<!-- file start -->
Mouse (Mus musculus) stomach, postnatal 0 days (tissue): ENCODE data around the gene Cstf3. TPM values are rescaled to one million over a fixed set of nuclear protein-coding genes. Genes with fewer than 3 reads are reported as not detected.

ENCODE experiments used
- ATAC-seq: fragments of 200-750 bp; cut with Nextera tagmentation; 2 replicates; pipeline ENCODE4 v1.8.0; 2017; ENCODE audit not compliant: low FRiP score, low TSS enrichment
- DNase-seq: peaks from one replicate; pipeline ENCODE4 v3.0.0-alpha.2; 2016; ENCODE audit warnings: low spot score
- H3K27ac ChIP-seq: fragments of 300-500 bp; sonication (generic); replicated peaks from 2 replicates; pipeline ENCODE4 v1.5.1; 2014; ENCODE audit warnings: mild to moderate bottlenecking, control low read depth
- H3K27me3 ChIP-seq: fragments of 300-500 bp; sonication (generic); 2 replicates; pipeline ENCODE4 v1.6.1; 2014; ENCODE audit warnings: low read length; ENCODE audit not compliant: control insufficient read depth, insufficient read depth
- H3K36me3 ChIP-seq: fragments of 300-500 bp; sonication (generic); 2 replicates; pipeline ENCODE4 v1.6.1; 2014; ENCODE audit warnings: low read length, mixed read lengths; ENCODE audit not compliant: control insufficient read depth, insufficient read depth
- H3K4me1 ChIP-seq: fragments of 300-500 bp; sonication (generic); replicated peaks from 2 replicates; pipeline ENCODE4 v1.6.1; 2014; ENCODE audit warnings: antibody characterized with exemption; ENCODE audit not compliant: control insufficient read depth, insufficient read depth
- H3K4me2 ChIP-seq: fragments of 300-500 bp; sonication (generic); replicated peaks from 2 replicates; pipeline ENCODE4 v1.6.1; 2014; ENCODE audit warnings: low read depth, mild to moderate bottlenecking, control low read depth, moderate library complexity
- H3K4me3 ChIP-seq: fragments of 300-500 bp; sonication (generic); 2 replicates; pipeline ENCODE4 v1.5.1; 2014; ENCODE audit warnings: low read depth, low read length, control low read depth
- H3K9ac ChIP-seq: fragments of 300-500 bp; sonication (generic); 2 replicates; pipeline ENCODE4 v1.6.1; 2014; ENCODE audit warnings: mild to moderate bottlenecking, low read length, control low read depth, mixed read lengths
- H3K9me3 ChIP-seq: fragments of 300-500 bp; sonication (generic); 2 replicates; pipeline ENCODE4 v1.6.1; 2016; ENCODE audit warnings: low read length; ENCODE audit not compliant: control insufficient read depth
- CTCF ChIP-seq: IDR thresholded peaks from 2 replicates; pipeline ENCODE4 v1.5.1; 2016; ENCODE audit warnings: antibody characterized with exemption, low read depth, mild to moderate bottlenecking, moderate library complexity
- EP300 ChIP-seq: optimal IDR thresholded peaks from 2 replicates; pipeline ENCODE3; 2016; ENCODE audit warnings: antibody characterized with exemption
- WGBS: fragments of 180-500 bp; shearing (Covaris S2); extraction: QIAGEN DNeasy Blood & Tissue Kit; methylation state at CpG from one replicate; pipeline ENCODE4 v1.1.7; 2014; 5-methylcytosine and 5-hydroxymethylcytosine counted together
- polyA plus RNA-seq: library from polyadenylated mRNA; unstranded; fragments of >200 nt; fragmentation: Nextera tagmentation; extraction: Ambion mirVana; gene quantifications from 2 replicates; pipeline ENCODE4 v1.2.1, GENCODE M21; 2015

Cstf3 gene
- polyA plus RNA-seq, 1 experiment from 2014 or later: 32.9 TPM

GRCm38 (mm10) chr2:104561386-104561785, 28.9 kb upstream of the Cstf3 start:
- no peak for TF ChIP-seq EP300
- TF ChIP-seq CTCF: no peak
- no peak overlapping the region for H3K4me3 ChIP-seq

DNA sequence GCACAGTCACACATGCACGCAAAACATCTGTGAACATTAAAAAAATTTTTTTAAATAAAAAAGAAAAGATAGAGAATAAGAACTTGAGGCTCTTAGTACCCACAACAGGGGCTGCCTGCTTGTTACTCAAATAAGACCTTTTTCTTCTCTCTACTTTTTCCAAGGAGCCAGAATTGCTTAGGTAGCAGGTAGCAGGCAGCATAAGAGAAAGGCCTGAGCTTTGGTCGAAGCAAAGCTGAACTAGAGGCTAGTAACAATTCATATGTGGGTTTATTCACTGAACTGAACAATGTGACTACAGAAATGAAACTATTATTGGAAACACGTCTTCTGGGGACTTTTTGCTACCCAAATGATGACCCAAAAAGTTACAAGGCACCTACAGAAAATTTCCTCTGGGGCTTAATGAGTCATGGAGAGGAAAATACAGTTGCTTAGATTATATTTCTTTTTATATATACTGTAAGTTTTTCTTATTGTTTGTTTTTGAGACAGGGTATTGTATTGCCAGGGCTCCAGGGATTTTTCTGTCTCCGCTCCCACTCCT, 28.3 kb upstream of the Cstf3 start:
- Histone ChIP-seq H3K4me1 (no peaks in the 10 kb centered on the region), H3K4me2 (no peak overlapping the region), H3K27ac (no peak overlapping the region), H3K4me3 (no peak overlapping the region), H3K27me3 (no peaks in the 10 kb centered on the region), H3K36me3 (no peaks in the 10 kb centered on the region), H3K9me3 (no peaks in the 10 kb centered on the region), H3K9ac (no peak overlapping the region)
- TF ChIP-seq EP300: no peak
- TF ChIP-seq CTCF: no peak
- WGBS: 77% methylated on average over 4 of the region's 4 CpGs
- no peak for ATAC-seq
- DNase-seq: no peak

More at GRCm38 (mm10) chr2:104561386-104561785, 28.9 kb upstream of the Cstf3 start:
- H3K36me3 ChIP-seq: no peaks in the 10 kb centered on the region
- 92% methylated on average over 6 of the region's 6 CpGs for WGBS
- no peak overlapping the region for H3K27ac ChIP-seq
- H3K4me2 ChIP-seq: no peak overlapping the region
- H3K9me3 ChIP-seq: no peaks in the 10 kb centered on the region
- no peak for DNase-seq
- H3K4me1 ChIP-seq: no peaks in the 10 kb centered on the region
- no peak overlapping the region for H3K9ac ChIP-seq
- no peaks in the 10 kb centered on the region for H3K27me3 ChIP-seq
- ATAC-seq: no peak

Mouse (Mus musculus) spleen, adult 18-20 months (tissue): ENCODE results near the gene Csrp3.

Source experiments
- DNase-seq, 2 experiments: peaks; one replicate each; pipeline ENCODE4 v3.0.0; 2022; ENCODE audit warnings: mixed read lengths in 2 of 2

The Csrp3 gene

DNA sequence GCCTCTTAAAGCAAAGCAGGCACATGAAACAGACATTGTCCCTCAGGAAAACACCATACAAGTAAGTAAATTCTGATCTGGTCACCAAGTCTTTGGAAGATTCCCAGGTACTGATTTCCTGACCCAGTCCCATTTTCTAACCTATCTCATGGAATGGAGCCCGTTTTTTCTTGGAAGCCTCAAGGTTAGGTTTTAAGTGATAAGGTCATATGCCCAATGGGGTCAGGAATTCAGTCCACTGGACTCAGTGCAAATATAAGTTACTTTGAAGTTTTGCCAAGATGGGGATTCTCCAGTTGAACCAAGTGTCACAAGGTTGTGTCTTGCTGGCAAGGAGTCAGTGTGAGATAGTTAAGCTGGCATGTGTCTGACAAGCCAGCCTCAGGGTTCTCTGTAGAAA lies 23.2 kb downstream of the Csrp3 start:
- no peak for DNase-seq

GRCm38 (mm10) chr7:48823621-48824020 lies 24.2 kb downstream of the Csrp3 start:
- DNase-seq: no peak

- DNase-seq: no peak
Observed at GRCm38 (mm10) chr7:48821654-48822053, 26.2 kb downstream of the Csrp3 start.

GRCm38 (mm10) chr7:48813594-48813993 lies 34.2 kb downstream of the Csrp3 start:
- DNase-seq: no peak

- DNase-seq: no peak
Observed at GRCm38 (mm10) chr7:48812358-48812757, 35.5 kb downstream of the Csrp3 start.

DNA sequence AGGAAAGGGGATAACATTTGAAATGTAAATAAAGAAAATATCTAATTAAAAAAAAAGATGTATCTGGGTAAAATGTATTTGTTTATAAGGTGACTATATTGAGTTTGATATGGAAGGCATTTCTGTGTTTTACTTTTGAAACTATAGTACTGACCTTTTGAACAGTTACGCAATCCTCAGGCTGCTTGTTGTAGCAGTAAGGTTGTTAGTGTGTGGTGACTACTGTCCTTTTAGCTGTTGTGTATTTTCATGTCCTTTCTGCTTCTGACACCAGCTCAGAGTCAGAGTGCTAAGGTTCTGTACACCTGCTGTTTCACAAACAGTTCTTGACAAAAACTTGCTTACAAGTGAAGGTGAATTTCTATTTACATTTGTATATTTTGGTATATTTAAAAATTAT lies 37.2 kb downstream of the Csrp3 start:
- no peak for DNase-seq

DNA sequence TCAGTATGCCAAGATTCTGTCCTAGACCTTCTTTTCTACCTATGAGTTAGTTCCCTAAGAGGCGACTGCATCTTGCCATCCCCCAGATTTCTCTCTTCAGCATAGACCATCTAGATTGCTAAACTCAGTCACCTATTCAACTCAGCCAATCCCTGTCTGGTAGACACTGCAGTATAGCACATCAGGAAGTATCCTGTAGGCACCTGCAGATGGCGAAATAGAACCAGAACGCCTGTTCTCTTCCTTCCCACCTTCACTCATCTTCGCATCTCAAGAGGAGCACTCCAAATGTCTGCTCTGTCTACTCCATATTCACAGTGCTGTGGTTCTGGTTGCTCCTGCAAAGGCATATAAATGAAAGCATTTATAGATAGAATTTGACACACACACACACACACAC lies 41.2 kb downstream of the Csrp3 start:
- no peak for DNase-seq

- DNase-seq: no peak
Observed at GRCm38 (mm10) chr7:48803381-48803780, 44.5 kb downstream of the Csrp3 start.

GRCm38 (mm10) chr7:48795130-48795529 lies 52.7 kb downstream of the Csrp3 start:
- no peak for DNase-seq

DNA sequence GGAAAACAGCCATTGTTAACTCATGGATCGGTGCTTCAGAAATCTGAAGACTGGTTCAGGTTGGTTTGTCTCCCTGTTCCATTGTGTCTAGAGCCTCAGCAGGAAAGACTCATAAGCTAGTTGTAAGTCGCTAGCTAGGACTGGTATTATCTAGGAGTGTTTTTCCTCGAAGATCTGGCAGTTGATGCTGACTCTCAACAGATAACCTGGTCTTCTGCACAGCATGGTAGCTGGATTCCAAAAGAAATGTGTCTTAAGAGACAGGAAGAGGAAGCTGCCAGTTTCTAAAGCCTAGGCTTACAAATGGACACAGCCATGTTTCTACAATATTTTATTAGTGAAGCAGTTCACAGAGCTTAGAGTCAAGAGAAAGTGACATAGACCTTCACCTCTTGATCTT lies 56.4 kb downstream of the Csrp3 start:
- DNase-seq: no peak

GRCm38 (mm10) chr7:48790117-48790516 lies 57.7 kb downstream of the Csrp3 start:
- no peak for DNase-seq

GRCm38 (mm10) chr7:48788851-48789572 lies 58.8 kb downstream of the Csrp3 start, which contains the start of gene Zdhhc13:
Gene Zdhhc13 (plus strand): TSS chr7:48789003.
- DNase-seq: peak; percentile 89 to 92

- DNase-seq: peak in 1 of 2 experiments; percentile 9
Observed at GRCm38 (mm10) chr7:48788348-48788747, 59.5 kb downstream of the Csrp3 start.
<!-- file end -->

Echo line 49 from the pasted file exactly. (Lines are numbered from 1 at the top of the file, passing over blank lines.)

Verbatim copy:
- DNase-seq: no peak